Page:Dictionary of National Biography volume 32.djvu/181

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Latimer
Latimer
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abbots, and other 'strong thieves.' Latimer was then in London attending that session of parliament in which the smaller monasteries were suppressed. Latimer said, in preaching before Edward VI, that 'when their enormities were first read in the parliament house, they were so great and abominable that there was nothing but "Down with them."' But he went on to lament that many of the abbots were made bishops to save the charge of their pensions. He was dissatisfied, even at the time, that there was no real reformation, but only plunder. He believed, at least to some extent, in the defamatory reports. Yet in spite of his strong prejudices, he told the king, as he afterwards declared, that it was not well to use as royal stables buildings which had been raised and maintained for the use of the poor (Sermons, p. 93).

On 9 June Latimer preached the opening sermon to convocation, denouncing the degradation of Christ's word by superstitions about purgatory and images. In the afternoon he preached again, and asked the assembled clergy what good they had done to the people during the last seven years. They had burned a dead man and tried to burn a living one (meaning himself); but the real impulse to preach oftener had come from the king. This sermon was delivered in Latin, but an English version of it was published in the following reign. Being addressed exclusively to the clergy it did not correct the rumours, which grew again, that he had recanted his past preaching. But he cleared himself of these imputations completely in a sermon at Paul's Cross on the 17th. Convocation then proceeded to pass acts in accordance with some of his suggestions. It drew up a set of articles of religion and a declaration touching the sacrament of holy orders, both of which Latimer signed with the other divines present, and it abrogated a number of superfluous holidays. It also delivered an opinion, signed by Latimer in like manner, declaring that it lay with sovereign princes and not with the pope to summon general councils. There was no doubt now that he was a great promoter of heresy in the king's councils, and in the Lincolnshire and Yorkshire rebellions at the end of the year the insurgents repeatedly demanded that he and Cranmer should be delivered up to them or banished.

In 1537 he took part in the assembly of divines called by the king to settle points of doctrine; and it was probably at this time that he held a paper discussion with the king himself upon purgatory, and tried to show that the dissolution of the monasteries could only be justified on the theory that purgatory was a delusion. In July the bishops brought their labours to a close in the composition of 'The Institution of a Christian Man,' commonly known as 'The Bishops' Book.' The theological discussions which went to its formation were not to Latimer's mind. He declared that they perplexed him, and that he 'had lever be poor parson of poor Kineton again than to continue thus Bishop of Worcester.' When Darcy was committed to the Tower, Latimer went with Cromwell to visit him there and helped in his examination. He had got home to Hartlebury, Worcestershire, by 11 Aug. Soon afterwards he visited his diocese, and issued injunctions to his clergy, urging each of them to obtain, if possible, a whole Bible, or at least a New Testament, both in Latin and in English, before Christmas. He was called up again to London early in November to preach the funeral sermon of Jane Seymour. He seems to have been very ill, and wrote to excuse himself for not calling on Cromwell beforehand. That duty done, he once more returned to his episcopal residence at Hartlebury, where he was visited by Barnes, probably to discuss the will of Humphrey Monmouth, under which they and two other preachers, Crome and Taylor, were to preach thirty sermons in honour of the deceased (Strype, Eccl. Mem. i. ii. 368).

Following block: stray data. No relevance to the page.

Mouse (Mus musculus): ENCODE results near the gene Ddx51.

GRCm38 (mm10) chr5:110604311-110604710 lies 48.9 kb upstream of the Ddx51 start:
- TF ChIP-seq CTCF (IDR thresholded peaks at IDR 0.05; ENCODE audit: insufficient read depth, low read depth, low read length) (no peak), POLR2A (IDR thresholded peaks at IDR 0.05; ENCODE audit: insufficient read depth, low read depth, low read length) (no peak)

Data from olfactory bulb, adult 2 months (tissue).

In February 1538 he was again in London, when the rood of Boxley was exposed and burned; after which he carried in his hand and threw out of St. Paul's a small image which a popular legend had declared eight oxen could not move. Meanwhile in his own diocese, which at that time included Bristol, puritanism had been encouraged by his appointment as bishop. In his own cathedral he had caused an image of the Virgin to be stripped of its jewels and ornaments. He was anxious that 'our great Sibyl,' as he called the image, should burn in Smithfield 'with her old sister of Walsingham, her young sister of Ipswich, with their two other sisters of Doncaster and Penrice.' He was ably supported by Henry Holbeach [q.v.], the new prior of his cathedral.

In April 1538 Cranmer and Latimer were commissioned to examine John Forest [q.v.], who, after acknowledging the royal supremacy, had retracted and been condemned for heresy. Latimer, who wrote to Cromwell that the prisoner was too well treated in Newgate, accepted with singular levity the commission to preach, or to 'play the fool' at his execution. Later in the year many other images were brought to London and burned, the 'Sibyl' among them. The larger monasteries and the houses of friars were now beginning